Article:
Why do we celebrate Krishna Jansathami

In Bhagavad Gita Krishna says, “Whenever there is predominance of evil and decline of good doings (religion), I will reincarnate again and again to end the evil and to save the Dharma (good)”. Krishna Jayanti is cel ebration of victory of good and Dharma over devil and bad power. We celebrate this day to to remember that when the pot of sin is filled, there is an end to the devil, God will come to rescue. Krishna Janmasthami reminds us those stories of battle between good and evil and tells us that the good always wins.

A glimpse of celebration of Krishna Janmasthami in Nepal

Krishna Janmashtami is celebrated all around the world by all Hindu; There is tradition to observe a fasting till midnight. They enchant Slokas from the “Bhagwat Gita” and sing religious songs (Bhajans). The temples of Lord Krishna are decorated and bhajans and kirtan are sung or played. The Krishna Mandir in Patan Durbar Square, Narayanhiti Krishnamandir and other temples of lord Krishna are the centers for festivities in Krishna Janmaasthimi. On Krishna Janmashtami numerous devotees flock to the ancient Krishna temple in old Patan Durbar Square to keep vigil through the glorious night of his birth. As they sit huddled together their bodies rocking in humble obeisance, the women chant the many names of the Lord,’Narayan, Narayan’ and Gopal, Gopal’. Some sing ancient hymns, others clap their hands, while some pray. Crowds of men and women edge their way slowly up narrow steps through the seated devotees to the temple’s dark interior to where the main idol stands. There they offer flowers, coins and food and wait for a glimpse of Krishna Janmastami festival at Krishna Mandir the idol. After the temple priest gives them ‘prasad’ they make their way home.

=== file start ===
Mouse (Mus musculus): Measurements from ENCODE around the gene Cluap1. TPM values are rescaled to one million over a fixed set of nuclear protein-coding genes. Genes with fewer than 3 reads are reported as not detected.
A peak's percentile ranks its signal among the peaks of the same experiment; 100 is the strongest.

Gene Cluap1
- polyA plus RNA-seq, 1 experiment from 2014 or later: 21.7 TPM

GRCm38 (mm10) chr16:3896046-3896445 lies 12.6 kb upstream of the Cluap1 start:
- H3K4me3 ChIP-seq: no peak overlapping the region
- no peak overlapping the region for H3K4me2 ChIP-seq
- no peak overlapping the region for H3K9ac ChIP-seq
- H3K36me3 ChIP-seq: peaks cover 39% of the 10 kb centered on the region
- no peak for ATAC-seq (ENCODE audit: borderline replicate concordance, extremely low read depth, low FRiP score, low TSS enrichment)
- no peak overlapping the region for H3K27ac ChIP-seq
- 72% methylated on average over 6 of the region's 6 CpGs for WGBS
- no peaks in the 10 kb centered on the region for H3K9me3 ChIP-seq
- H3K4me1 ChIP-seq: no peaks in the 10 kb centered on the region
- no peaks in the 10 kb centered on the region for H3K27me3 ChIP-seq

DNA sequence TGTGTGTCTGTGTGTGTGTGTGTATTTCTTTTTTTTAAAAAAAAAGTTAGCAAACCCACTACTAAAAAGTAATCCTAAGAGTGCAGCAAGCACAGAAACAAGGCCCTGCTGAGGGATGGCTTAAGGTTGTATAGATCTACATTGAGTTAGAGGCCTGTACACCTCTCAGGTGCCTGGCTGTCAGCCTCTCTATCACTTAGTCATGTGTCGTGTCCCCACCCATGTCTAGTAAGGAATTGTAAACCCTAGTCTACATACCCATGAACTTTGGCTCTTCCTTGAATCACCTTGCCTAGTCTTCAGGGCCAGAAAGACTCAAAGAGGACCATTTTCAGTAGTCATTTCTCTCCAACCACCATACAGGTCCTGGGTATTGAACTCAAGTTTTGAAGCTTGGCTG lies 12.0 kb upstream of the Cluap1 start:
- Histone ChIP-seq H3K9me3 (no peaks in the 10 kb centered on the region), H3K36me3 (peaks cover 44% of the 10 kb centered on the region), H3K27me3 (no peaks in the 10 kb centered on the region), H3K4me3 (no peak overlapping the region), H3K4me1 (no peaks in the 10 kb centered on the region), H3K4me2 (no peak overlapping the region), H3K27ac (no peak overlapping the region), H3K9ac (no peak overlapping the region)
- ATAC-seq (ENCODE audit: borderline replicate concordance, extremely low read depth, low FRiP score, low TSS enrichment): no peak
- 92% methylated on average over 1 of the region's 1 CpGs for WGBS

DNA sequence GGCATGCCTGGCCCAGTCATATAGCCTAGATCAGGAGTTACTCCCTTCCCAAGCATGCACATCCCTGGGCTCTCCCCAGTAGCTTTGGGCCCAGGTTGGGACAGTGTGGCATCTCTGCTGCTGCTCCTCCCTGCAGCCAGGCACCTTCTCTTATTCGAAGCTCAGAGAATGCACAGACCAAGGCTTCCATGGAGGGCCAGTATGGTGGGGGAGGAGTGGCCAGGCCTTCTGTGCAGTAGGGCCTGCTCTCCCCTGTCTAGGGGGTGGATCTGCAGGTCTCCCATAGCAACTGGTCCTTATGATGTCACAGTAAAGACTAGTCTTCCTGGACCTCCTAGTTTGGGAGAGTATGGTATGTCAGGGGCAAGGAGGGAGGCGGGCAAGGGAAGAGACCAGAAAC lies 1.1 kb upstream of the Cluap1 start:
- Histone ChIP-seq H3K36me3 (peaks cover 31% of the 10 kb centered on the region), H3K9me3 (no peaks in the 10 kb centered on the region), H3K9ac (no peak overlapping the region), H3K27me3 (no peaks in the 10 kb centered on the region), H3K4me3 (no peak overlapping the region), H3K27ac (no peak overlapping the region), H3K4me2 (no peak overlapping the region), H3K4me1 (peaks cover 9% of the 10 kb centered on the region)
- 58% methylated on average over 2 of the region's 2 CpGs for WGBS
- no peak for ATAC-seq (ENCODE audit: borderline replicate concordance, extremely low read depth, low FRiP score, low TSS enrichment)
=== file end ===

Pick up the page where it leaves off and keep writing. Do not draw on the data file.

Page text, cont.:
Patan Krishna Temple

Beautiful cribs holding a small idol of the “Balgopal” (baby Krishna), the makhan chor, are installed in all Krishna temples. Krishna lila (drama) is performed during this festival.

Happy Krishna Janmasthami ……!!!

God Bless We All.

Janai Purnima Festival

Janai Purnima Festival
Janai Purnima

A toddler gets her wrist colourful with doro (Hindu’s traditional threads of different colours) from a Pandit (Hindu Priest) celebrating Janai Poornima

The tagadharis or those who wear the ‘Janai’ (the sacred thread) around their bodies from the left shoulder change the sacred thread on Tuesday after having a haircut and a bath on the occasion of ‘Janai Purnima’, also known as ‘Rishi Tarpani’.

This festival observed by the Hindus, especially of the Shaiva sect, on the full moon day in the Nepali month of Saun is also popularly known as ‘Gunhu Punhi’ in the Newar community.

According to the time-honoured tradition, the people receive the ‘Rakshya Bandhan’ thread, which is tied around the wrist as an amulet. The yellow thread is purified through the chanting of mantras by Brahmin priests as a symbol of protection from fear and disease. They also observe the occasion as ‘Kwanti Purnima’.

Kwanti Purnima

Kwanti a soup prepared from nine different beans, is a special delicacy added to the Nepali menu today.

The ‘Kulabarna Tantra’, a Tantrik scripture, says that the soup is highly nutritious and keeps diseases away.

In the Terai region, there is a tradition in which sisters tie an attractive ‘Rakhi’ around the wrist of their brothers wishing them long life and prosperity.

Thousands of devotees worship lord Shiva at Pashupatinath in Kathmandu and at Kumbheswor in Lalitpur and take holy dips in ponds and lakes.

Janai Purnima

People in Pashupatinath Area gather to get Raksha Bandhan tied around their wrists on the occasion of Janai Purnima.

Religious fairs are held at Gosaikunda, an alpine area in Rasuwa District, and at Dansanghu, Triveni in Jumla district to observe the festival with offerings of worship to Lord Shiva. A big religious fair takes place at the Gosaikunda Lake and pilgrims come from faraway places to take a holy dip in this lake and other lakes nearby.

Religious fairs take place today at Pashupati and Manichud of Kathmandu; Gosaikunda of Rasuwa; Kumbheshwar of Lalitpur; Panchpokhari of Sindhupalchowk; Janakpurdham, Dhanush Sagar and Ganga Sagar of Dhanusha; Dansanghu of Jumla and Trivenidham of Nawalparasi.

Janai Purnima

The Buddhists observe this day in commemoration of the day the Lord Gautama Buddha defeated the evil power of lust. This episode is well-described in the Buddhist scripture ‘Lalitbistar’. A special fair takes place at Swayambhunath of Kathmandu today for this reason.

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Contact Us:

E-mail: sales@samratnepal.com

Phone: +977 – 9851030564

Location: Gairidhara, Kathmandu, Nepal.

Website: www.samratnepal.com